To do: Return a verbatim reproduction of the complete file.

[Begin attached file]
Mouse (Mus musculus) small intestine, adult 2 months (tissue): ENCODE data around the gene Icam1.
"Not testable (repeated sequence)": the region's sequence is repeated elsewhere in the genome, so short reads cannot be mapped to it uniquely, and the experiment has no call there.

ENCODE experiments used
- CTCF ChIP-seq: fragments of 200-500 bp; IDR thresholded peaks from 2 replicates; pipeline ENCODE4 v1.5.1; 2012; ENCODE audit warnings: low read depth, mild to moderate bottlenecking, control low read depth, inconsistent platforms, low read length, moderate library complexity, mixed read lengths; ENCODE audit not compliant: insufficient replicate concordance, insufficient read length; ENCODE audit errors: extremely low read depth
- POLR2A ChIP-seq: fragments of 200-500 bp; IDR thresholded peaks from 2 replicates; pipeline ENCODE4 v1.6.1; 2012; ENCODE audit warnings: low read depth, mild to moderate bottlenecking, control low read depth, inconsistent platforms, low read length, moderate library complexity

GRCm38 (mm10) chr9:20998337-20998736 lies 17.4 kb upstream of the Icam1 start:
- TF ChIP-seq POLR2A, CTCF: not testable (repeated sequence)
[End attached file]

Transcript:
Mouse (Mus musculus) small intestine, adult 2 months (tissue): ENCODE data around the gene Icam1.
"Not testable (repeated sequence)": the region's sequence is repeated elsewhere in the genome, so short reads cannot be mapped to it uniquely, and the experiment has no call there.

ENCODE experiments used
- CTCF ChIP-seq: fragments of 200-500 bp; IDR thresholded peaks from 2 replicates; pipeline ENCODE4 v1.5.1; 2012; ENCODE audit warnings: low read depth, mild to moderate bottlenecking, control low read depth, inconsistent platforms, low read length, moderate library complexity, mixed read lengths; ENCODE audit not compliant: insufficient replicate concordance, insufficient read length; ENCODE audit errors: extremely low read depth
- POLR2A ChIP-seq: fragments of 200-500 bp; IDR thresholded peaks from 2 replicates; pipeline ENCODE4 v1.6.1; 2012; ENCODE audit warnings: low read depth, mild to moderate bottlenecking, control low read depth, inconsistent platforms, low read length, moderate library complexity

GRCm38 (mm10) chr9:20998337-20998736 lies 17.4 kb upstream of the Icam1 start:
- TF ChIP-seq POLR2A, CTCF: not testable (repeated sequence)